- Russian stocks were cheap even before the Crimea situation.
- The Crimea situation made them cheaper still, and made for obvious capitulation.
- Given the fundamentals of Russia's economy, the massive discount seems unwarranted, and this seems like a good place to buy Russian stocks.
- The RSXJ ETF, for a variety of reasons, seems a good way to establish a long position in Russian stocks.
Up until now, Russia's takeover of Crimea has been bloodless. The same might be impossible to repeat with Eastern Ukraine. Still, for Russian stocks the blood is already flowing.
Russian stocks, even before the Crimea standoff, were already cheap. Now, with all the geopolitical fears, both the stocks and the Russian Ruble took a further beating.
As Baron Rothschild is once believed to have said, "The time to buy is when there's blood in the streets." And nowhere does the blood flow more freely today than in Russian stocks. The time should thus be right to establish a position in these stocks. My own favorite vehicle to establish this position is the Market Vectors Russia Small-Cap ETF (NYSEARCA:RSXJ).
Reasons to choose RSXJ
Some less enamored with risk would probably favor Market Vectors Russia ETF (NYSEARCA:RSX), a large capitalization ETF, over RSXJ, a small cap ETF. However, I prefer RSXJ for the following reasons:
- It's a small cap fund, thus usually exposed to higher-growth companies;
- It's not as exposed to petrochemicals and mining, which dominate RSX, though companies such as Gazprom are extraordinarily cheap as well;
- It shouldn't be as politically exposed given that the companies are smaller and thus less strategic.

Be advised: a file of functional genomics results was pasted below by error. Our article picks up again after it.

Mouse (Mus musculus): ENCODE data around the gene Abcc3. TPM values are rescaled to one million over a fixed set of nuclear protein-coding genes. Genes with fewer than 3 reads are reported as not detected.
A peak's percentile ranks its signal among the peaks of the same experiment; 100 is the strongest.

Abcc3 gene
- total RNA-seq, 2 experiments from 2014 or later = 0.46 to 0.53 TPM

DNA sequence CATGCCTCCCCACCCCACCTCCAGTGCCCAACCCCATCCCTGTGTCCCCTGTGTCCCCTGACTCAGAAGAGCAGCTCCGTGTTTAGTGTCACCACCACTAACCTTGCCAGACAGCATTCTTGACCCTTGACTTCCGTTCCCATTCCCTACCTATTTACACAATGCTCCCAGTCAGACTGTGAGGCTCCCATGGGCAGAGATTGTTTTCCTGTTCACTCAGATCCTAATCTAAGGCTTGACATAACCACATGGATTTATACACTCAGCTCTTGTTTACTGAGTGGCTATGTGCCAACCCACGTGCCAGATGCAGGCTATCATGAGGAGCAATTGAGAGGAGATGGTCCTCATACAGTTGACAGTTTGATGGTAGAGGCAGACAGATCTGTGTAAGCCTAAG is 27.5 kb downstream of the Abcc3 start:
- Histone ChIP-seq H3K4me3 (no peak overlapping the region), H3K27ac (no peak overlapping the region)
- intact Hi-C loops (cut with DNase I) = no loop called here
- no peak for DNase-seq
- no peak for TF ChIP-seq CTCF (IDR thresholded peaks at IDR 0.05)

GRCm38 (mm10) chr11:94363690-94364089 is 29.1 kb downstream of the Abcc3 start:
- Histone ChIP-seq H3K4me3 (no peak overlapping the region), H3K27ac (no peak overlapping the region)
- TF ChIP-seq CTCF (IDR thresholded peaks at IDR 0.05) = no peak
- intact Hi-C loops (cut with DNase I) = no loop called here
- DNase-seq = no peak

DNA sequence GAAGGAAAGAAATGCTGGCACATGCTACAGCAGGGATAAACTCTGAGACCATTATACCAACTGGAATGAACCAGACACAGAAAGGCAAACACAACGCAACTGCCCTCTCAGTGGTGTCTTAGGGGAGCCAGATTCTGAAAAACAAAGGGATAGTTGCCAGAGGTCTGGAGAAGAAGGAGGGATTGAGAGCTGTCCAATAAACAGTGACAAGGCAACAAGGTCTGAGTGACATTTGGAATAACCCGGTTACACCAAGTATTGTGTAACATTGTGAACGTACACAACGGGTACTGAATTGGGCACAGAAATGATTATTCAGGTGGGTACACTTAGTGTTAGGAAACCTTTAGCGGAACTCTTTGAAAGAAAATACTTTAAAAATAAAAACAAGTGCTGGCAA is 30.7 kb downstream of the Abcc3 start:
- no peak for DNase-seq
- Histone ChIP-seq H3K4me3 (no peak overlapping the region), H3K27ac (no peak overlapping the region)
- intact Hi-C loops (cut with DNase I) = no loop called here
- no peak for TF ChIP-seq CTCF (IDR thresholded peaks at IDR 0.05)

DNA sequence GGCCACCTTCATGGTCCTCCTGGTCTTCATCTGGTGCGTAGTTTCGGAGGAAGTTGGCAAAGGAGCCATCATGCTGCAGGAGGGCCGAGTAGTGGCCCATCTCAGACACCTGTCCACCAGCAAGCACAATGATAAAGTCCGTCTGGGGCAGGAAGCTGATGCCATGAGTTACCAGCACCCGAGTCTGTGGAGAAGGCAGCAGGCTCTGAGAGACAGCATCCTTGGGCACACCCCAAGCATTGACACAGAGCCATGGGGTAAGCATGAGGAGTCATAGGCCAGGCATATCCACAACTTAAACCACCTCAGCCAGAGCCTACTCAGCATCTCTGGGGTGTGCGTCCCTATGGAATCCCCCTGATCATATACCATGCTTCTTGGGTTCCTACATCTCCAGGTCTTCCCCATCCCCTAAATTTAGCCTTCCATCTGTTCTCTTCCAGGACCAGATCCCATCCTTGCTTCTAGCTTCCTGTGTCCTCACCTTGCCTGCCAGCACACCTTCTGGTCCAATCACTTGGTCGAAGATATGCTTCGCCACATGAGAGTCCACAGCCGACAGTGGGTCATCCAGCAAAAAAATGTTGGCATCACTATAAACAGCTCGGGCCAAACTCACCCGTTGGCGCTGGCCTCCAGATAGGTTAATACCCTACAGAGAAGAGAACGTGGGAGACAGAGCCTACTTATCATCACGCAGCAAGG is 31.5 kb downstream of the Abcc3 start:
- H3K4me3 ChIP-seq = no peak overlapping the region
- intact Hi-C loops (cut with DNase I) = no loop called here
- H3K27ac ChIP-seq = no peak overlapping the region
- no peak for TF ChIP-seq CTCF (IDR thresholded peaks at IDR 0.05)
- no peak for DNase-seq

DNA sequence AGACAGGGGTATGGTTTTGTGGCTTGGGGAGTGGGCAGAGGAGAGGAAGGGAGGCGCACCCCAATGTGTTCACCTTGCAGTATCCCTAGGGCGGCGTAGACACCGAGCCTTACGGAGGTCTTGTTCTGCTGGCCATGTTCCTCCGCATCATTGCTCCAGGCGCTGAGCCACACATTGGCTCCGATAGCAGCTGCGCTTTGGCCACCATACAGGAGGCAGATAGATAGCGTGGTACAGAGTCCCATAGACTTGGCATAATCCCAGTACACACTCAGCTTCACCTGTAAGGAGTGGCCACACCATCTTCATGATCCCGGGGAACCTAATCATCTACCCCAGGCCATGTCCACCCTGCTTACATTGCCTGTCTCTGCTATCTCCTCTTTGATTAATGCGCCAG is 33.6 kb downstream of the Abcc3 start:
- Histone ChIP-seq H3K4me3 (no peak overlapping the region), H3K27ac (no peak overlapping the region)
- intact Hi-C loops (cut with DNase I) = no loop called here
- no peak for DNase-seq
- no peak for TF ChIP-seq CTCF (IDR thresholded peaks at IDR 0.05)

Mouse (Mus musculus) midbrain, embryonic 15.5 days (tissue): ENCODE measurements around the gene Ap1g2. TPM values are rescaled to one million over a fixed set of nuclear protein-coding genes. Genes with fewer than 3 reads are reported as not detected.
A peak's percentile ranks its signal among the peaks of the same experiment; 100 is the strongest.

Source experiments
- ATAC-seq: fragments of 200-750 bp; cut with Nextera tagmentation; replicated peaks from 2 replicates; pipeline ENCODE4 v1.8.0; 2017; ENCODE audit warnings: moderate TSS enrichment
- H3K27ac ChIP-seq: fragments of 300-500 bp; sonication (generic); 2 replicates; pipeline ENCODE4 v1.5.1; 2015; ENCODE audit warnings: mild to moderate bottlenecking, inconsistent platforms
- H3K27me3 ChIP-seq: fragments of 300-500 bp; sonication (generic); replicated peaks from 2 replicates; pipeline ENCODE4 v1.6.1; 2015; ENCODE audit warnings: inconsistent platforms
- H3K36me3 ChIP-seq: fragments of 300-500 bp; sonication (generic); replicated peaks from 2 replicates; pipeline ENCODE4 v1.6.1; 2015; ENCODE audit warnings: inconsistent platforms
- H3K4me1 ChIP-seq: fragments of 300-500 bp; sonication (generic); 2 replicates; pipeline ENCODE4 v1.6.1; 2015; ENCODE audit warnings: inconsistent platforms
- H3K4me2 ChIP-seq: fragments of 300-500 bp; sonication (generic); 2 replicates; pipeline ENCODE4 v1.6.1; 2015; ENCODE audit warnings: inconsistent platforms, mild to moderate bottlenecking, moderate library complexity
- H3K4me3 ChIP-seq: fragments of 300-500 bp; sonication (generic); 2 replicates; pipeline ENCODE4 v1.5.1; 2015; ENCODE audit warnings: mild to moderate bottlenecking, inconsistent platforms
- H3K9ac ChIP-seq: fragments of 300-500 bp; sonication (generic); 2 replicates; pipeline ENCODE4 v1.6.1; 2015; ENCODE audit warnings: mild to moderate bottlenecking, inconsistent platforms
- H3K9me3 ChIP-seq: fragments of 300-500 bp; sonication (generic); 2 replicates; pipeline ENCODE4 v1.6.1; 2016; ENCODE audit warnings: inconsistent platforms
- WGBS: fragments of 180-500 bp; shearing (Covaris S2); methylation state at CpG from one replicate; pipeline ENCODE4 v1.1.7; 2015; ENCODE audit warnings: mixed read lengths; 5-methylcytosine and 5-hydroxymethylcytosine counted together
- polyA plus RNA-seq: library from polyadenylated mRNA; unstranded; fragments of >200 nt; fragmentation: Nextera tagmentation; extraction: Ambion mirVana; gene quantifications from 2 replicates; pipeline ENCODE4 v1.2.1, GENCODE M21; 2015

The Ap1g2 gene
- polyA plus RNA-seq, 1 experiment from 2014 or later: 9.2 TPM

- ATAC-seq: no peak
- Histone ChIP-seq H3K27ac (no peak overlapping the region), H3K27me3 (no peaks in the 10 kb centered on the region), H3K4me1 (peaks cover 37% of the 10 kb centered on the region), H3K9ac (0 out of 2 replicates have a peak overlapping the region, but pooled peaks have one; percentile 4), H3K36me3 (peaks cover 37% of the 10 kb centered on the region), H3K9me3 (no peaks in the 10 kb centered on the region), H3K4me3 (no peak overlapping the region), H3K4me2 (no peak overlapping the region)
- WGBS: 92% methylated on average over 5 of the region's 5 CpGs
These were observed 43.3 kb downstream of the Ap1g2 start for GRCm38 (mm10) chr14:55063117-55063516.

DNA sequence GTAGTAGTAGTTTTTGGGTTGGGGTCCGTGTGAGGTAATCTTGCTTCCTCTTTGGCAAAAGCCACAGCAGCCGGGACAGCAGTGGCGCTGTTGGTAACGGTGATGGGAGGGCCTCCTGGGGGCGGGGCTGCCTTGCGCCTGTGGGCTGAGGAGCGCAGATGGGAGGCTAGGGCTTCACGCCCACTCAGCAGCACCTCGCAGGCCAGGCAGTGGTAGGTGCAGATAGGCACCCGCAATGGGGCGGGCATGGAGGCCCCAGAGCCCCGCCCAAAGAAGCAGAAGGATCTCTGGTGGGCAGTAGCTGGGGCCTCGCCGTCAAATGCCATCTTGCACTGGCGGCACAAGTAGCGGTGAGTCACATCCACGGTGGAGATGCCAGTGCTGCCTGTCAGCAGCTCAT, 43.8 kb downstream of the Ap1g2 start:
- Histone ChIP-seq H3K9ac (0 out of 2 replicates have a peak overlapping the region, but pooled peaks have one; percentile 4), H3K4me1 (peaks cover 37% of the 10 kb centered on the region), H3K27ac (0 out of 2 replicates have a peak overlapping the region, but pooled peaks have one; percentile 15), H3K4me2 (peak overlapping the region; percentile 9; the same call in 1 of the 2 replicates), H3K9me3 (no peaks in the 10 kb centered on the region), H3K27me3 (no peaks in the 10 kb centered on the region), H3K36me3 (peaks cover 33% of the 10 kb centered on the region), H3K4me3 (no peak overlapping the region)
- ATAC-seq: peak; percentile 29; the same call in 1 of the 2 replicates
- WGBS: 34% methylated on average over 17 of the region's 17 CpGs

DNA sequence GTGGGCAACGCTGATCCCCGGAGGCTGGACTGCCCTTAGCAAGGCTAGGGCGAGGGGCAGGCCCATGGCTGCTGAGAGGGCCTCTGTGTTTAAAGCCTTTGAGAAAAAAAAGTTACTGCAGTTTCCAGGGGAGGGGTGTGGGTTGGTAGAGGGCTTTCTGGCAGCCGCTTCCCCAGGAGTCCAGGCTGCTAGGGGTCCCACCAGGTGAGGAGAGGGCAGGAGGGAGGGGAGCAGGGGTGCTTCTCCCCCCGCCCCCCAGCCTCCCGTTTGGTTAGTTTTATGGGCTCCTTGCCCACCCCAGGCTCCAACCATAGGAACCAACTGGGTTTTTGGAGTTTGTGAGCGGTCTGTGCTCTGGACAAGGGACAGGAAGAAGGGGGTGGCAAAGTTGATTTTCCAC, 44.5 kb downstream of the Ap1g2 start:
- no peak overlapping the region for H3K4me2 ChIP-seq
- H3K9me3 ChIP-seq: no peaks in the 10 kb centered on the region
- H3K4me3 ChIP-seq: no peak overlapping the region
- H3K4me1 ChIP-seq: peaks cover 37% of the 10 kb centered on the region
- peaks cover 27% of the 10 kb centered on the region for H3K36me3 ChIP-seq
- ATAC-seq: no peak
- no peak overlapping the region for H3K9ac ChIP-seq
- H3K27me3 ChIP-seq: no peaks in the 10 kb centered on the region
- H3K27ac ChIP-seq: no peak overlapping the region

On the other hand, it should be mentioned that RSX is much larger (around 48 times more AUM) and much more liquid (trades 163 times more shares per day, on average).
As of March 4, 2014, these were the main RSXJ holdings (Source: ETFDB.COM):
Only the exposure to construction/real estate seems somewhat worrying. Still, the fund seems remarkably diversified:
Valuation and prospects
Russia's economy is tremendously healthy, with a massive trade surplus, low unemployment and low public indebtedness. There is perhaps an excessive reliance on petrochemicals to achieve this health, and inflation is somewhat elevated. GDP growth at the moment is somewhat sluggish. The following economic snapshot contains the most important variables (Source: Cushman & Wakefield):
This picture is certainly healthier than most developed markets, which are presently riddled with debt and elevated budget deficits. Yet, Russia's market is available at a much lower valuation - around 4.9 times earnings for the RSXJ.
Starting from this valuation for a diversified group of equities in a healthy economy, the returns going forward should be decent.
There's the chance that Russia will annex more of Ukraine, and such might be the result of a hot war. In that instance, it wouldn't be hard for Russian equities to trade lower still. It would still be a buying opportunity, just as long as some black swan such as World War III or the nationalization of ETF assets doesn't happen.
Anyway, in the short term there are indications Russian troops are building up near Ukraine and might enter action, and this presents some short-term risk for the present idea of going long Russian stocks.
Russian stocks are extremely cheap, have had a capitulation brought about by the Crimea situation and the Russian economy is healthy. This seems like a good place to establish long-term equity positions in Russian stocks. A practical way to establish such positions is using the RSXJ small-cap ETF.
Disclosure: I am long RSXJ. I wrote this article myself, and it expresses my own opinions. I am not receiving compensation for it (other than from Seeking Alpha). I have no business relationship with any company whose stock is mentioned in this article.